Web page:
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Tuesday, 23 July, 2002, 12:40 GMT 13:40 UK
Indian airlines see better times
Indian soldier guards a road in Kashmir
A military stand-off in Kashmir led to the travel warnings
India's domestic airlines have welcomed the decision by the UK and the US to stop warning their citizens not to travel to India.

But the companies said it was hard to predict when business would recover, and unlikely there would be major gains for their business this year.


It is certainly a good move as it will remove uncertainties and fears

Saroj Datta, Jet Airways

Nonetheless, Jet Airways, India's biggest carrier on domestic routes has decided to go ahead with a $500m (319m) order for new planes.

India's airline and tourism industries have been floundering since Britain and the US advised in late May against all travel to India and Pakistan as tensions rose between the nuclear-armed neighbours.

Price wars

A spokesman for state-owned Indian Airlines said the lifting of the warning against travel to India would bring "a positive effect definitely, but it is difficult to quantify".

Indian Airlines is the number two carrier on domestic routes.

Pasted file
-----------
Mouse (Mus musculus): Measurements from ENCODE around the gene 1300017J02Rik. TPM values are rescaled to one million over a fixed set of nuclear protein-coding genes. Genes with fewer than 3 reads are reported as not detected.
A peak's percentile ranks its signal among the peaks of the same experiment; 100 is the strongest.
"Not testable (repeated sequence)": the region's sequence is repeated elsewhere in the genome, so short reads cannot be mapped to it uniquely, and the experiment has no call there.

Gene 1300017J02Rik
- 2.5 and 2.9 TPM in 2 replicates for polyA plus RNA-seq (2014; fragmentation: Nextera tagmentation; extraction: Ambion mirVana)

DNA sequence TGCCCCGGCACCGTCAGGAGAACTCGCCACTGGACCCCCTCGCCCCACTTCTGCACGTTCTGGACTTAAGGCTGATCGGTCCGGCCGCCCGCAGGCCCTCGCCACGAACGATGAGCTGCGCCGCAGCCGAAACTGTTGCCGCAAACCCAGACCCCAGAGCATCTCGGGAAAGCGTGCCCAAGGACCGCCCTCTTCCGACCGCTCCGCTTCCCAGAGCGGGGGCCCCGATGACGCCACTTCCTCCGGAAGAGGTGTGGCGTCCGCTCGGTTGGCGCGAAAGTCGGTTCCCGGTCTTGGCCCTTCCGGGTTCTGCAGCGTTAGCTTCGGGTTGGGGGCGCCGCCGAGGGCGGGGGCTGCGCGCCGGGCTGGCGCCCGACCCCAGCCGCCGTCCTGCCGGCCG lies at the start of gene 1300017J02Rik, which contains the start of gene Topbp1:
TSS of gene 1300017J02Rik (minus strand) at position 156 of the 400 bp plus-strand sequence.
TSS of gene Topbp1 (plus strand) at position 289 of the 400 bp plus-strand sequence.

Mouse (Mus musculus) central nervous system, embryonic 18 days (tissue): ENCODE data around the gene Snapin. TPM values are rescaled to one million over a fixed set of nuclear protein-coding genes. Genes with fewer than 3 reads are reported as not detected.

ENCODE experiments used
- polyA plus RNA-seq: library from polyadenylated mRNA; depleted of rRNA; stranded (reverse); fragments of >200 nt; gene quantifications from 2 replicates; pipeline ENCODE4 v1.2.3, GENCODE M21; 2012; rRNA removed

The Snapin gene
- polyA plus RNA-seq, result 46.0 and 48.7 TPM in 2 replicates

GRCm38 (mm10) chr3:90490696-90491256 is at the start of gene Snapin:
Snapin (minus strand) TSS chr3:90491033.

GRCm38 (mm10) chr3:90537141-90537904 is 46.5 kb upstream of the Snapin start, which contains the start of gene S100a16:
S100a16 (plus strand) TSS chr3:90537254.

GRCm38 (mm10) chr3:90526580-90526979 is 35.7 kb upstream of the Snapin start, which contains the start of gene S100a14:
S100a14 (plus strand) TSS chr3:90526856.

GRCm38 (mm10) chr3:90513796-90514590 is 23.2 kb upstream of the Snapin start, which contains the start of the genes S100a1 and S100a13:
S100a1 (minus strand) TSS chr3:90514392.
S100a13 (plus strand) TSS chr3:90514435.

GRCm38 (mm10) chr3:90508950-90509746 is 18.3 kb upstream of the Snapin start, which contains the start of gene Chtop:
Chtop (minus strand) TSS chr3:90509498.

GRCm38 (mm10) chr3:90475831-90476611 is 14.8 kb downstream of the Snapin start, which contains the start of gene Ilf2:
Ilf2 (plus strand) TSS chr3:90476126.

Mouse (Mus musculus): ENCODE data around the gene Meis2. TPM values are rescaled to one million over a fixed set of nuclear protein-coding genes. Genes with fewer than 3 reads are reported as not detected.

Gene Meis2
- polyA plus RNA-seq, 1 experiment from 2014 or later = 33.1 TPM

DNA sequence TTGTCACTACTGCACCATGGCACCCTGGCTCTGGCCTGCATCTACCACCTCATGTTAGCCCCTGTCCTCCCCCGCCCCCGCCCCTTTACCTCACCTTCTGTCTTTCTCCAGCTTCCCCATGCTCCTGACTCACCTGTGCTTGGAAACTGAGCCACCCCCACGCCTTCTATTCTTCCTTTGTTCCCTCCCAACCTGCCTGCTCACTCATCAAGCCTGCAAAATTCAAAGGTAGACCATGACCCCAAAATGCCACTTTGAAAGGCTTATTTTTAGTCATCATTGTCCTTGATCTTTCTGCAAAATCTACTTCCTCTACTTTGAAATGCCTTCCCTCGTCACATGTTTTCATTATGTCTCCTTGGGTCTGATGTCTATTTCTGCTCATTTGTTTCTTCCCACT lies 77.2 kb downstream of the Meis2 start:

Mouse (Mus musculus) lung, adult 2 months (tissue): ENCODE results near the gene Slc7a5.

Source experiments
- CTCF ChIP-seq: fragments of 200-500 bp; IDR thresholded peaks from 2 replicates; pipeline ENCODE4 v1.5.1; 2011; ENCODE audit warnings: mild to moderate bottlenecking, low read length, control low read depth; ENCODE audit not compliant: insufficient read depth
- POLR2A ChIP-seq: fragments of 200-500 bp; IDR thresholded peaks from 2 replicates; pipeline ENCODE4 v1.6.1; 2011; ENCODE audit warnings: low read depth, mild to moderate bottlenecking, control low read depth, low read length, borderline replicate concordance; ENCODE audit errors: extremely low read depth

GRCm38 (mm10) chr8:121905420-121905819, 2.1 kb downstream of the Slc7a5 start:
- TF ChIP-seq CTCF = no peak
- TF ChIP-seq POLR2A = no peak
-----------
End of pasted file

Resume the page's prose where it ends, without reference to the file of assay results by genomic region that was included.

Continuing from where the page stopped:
"It is certainly a good move as it will remove uncertainties and fears, but whether people will start travelling soon we cannot say," said Saroj Datta, executive director at Jet Airways.

Airlines have discounted seat prices to attract passengers.

Mr Datta said Jet Airways planes had been flying 40% empty and it had been cutting prices on 2,000 seats a day.

The reduction in numbers of foreign passengers had a big impact on the airlines' revenue because tickets to tourists tend to be sold in US dollars, said Mr Datta.

Optimism

He predicted "things will start improving" by the end of this year but warned "we are not very optimistic about the results for this year".

Even before tensions rose in the disputed border area of Kashmir in May, tourism to India had declined as part of the general reduction in international travel since 11 September.

US-led military action in Afghanistan, an attack on India's parliament which its government blamed on Pakistani-backed militants, and riots in the Gujarat region all helped make tourists wary.

The British government continues to advise against all non-essential travel to Pakistan by British citizens of non-Pakistani origin because of " the continued risk of terrorist attacks".

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See also:

14 Jun 02 | Business
10 Jun 02 | South Asia
24 Apr 02 | South Asia
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